Poll

 Buy small business or buy Rental Property? (please read below first)

Real Estate at 2% rule
10 (62.5%)
Small Business (Like a Subway franchise or gas station)
6 (37.5%)

Total Members Voted: 16

Author Topic: Buy small business or buy Rental Property? (Now with a poll for MMM Forum users)  (Read 4328 times)

CashFlowTurtle

  • 5 O'Clock Shadow
  • *
  • Posts: 19
Hello Mustachians!  My wife and I are long time readers, and are seeking advice.

We currently have about $100k in cash sitting around that we wish to invest. We disagree on which way to invest though, we've narrowed it down to 2 options, and want the MMM forum to help us decide (we have sufficient exposure to the stock market already).

Here are the two options (financing for both is already worked out)

1.  An 8-plex about 1,000 miles away - 500k with 100k down (minimal transaction costs in this state).
Earnings:
 - 19k/yr after debt  cashflow (after tax)
 - 11k/yr (65k in 5 years) of principal payments
Estimated 5 year return to equity: ~170k (cap reserve included as expense)
Estimated 5 year CAGR ROE (assuming 2% growth): 22%

2. Subway fast food franchise (or other similar small business) near where we live (NYC) - ~350k with 90k down
 - 50k/yr after debt cash flow (90k pre tax)
 - 19k/yr principal payments (108k in 5 years)
Estimated 5 year return to equity: ~320k (assuming 35k in capex)
Estimated 5 year CAGR ROE (assuming low growth): 33%
(15 year lease, good condition, currently run absentee, price includes fixtures and working capital)

Now, both options pose risks, a bad manager or local economic troubles, or unexpected capex, could really hurt returns on either option.  One of us prefers the safety of the real estate, as it's simple straight forward and has likely resale value (as long and interest rates/cap rates stay somewhat stable).  One of us prefers the small business, because the safety of the larger cash flows means that a small decline would still result in positive cashflow and the fact of it being physically near by (we are also both business savvy people and would hope to be able to add a little value to a franchise operation).

A few things to note - we also have the financial wherewithal to conjure 30-50k if anything happens if need be.  This investment is in addition to our house and 401k, and we view as part of a diversified portfolio.   This is also about the amount of cash we plan on saving in the next 12 months, so while it's large for us, it's not our life savings.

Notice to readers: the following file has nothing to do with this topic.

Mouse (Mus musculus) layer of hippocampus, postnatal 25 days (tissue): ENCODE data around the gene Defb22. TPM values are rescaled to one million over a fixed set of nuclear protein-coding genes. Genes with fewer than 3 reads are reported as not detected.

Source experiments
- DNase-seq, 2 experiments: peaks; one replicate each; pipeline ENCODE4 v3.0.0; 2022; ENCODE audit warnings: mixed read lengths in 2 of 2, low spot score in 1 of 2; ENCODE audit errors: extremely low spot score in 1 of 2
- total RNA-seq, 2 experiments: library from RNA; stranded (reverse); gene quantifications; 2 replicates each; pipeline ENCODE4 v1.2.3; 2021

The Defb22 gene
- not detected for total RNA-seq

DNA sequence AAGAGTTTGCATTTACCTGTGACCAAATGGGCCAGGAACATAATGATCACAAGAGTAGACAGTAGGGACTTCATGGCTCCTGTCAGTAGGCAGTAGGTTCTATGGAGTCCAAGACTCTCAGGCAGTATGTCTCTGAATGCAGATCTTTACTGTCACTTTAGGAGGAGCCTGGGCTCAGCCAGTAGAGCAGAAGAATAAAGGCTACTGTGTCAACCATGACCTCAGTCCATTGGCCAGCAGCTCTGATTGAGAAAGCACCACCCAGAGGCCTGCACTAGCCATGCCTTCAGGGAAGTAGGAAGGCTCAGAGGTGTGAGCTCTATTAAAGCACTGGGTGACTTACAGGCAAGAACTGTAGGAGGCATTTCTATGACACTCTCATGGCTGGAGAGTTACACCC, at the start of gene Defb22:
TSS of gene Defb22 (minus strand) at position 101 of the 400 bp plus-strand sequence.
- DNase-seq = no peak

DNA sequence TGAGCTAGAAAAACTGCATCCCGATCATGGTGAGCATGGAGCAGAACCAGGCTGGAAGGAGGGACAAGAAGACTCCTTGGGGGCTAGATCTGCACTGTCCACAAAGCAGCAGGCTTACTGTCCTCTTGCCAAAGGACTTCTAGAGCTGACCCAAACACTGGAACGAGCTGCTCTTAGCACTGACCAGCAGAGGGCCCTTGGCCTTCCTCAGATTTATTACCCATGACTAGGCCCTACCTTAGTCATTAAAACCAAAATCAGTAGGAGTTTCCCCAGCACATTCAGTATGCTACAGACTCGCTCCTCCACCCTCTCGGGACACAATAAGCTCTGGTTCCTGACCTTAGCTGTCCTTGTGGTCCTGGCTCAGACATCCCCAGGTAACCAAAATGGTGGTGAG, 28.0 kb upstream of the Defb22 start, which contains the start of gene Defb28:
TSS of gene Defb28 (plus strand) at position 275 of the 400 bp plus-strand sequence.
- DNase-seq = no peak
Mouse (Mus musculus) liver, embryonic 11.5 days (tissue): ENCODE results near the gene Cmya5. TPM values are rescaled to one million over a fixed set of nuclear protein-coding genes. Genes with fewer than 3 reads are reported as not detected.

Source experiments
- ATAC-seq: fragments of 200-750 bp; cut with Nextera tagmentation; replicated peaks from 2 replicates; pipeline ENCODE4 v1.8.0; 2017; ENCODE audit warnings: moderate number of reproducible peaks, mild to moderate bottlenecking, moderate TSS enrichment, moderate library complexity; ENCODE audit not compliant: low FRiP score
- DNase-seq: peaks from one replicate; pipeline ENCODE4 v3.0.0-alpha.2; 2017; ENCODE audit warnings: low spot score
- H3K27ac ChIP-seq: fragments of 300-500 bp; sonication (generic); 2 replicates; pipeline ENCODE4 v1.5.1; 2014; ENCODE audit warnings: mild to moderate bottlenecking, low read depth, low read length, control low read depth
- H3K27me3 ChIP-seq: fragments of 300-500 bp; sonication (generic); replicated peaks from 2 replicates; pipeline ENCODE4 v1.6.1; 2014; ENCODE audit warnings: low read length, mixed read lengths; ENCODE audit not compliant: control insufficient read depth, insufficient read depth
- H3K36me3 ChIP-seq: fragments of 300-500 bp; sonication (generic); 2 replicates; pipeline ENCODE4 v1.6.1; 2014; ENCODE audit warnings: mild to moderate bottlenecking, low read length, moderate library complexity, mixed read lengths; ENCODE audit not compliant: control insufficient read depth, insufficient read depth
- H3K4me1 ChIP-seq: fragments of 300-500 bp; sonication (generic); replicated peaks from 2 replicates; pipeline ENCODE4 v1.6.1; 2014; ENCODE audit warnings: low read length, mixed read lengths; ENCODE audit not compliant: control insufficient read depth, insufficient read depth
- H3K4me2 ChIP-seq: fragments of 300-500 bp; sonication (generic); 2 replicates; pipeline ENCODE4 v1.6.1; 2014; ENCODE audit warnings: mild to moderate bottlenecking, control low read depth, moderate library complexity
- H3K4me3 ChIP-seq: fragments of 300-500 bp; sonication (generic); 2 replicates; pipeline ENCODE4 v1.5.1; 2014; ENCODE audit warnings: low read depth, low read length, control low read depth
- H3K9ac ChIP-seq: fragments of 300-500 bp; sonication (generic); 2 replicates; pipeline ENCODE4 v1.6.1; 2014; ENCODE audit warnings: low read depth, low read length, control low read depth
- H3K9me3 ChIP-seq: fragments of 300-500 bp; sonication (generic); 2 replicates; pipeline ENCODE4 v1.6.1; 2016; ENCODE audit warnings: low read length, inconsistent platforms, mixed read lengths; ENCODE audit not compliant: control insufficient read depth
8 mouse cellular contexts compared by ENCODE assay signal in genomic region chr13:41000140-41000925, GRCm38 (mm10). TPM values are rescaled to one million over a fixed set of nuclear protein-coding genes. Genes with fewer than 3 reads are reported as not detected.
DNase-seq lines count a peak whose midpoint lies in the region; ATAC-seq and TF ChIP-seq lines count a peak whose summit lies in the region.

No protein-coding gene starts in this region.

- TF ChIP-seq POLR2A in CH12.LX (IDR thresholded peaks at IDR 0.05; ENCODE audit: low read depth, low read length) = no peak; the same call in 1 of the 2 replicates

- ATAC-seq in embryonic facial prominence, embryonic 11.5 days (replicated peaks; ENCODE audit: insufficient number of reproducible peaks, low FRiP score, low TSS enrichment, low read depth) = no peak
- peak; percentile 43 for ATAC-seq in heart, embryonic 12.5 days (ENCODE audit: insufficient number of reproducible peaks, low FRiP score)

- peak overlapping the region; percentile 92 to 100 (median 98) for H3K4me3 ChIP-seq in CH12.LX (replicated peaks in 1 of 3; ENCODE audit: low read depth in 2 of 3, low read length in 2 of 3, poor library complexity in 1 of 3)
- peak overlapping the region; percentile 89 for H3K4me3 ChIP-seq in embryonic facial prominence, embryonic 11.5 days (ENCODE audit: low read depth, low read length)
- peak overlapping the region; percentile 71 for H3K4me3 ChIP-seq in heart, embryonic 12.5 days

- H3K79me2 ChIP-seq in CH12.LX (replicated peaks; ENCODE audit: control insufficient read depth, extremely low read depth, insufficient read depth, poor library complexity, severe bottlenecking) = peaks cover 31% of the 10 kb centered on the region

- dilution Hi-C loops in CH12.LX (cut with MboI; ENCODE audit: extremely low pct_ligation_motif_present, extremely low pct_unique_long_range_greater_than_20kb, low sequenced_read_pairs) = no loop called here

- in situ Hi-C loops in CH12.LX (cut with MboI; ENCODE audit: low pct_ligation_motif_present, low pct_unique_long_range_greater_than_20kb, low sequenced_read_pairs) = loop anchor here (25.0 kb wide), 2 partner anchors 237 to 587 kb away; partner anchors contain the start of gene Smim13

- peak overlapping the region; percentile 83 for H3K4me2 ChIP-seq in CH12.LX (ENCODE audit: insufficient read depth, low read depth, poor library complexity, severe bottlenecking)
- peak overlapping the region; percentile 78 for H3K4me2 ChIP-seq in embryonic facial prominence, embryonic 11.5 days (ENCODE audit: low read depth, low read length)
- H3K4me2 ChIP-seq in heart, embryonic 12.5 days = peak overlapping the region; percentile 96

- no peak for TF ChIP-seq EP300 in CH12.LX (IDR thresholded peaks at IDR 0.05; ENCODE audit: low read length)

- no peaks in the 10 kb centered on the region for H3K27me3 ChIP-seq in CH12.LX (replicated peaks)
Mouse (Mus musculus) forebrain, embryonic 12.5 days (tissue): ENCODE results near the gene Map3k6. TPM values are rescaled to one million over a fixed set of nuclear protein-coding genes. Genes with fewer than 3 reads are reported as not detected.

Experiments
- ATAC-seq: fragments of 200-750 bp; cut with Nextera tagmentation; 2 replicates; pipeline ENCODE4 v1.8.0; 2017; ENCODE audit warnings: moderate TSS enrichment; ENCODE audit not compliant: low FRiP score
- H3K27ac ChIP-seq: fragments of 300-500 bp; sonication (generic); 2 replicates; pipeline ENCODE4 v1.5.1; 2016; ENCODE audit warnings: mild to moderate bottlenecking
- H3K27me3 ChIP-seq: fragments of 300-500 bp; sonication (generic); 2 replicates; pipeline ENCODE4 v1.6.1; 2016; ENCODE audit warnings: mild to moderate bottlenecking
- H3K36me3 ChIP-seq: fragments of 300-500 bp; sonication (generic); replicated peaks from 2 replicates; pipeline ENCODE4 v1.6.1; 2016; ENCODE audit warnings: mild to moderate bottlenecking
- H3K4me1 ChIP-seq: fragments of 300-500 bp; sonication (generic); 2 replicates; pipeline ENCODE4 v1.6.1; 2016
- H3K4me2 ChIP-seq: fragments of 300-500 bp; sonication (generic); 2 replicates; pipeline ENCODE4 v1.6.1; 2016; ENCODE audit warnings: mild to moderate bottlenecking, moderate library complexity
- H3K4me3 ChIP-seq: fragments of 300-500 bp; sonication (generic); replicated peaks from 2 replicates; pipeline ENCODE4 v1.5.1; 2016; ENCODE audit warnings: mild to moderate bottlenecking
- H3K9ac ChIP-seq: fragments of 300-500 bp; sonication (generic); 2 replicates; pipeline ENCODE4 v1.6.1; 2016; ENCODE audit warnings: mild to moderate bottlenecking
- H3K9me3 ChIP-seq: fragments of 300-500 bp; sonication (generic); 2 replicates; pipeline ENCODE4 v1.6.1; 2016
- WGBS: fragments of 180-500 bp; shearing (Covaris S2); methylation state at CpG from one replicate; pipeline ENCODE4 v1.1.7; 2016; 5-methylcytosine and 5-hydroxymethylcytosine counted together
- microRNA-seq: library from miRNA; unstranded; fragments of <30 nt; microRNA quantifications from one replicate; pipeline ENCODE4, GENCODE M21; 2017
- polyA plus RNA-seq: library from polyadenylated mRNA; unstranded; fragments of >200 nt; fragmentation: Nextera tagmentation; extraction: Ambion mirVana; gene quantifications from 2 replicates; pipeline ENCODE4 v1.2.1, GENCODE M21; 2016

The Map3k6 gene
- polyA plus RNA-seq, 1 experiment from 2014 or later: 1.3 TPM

So, anyone have experience buying small businesses and rental property and can offer insight?  also, feel free to suggest other businesses with positive experience for 95% absentee owners (gas stations, restaurants, etc).

« Last Edit: February 10, 2015, 02:44:34 PM by Raggy »

Aphalite

  • Bristles
  • ***
  • Posts: 425
Re: Buy small business or buy Rental Property?
« Reply #1 on: February 10, 2015, 10:06:22 AM »
I would opt for the cash flow, which lets you reallocate your capital faster than residential investment - plus, food business keeps up with inflation better than real estate. There's no reason the resale value on the business should suffer if you maintain a reasonable capex/maintenance ratio

EDIT: It also seems to me the franchise is just a cheaper asset, you're buying at 7x estimated net earnings, which is a pretty good bargain
« Last Edit: February 10, 2015, 11:31:53 AM by aphalite »

Retire-Canada

  • Walrus Stache
  • *******
  • Posts: 7961
Re: Buy small business or buy Rental Property?
« Reply #2 on: February 10, 2015, 10:30:41 AM »
I'd go with real estate, but I'd only do that if I could have the property local to me. That's just my preference as I would want to manage it more actively than you would be able to do remotely. The management/maintenance end of rental properties is where I'd see the opportunity to improve the return on my investment.

I'd never buy into a Subway franchise. Having been involved in family retail small businesses the small value high volume transaction model hurts my brain. Plus I think the food is crap so I'd feel unethical selling it others.


CashFlowTurtle

  • 5 O'Clock Shadow
  • *
  • Posts: 19
Re: Buy small business or buy Rental Property?
« Reply #3 on: February 10, 2015, 02:40:09 PM »
Ok, I've added a poll at the top, please feel free to vote after you've read through the situation.

Also I'd ask that you please vote using your experience and thought to risk & reward, not how much you like 12" meatball heros ;)

We're really going to take MMM forum feedback very strongly into our decision (hopefully buy assets with both profiles a year or so though!)

health teacher

  • 5 O'Clock Shadow
  • *
  • Posts: 10
Ask this same question on the http://www.bogleheads.org forum. Specifically, the "Investments-Help With Personal Investments" forum.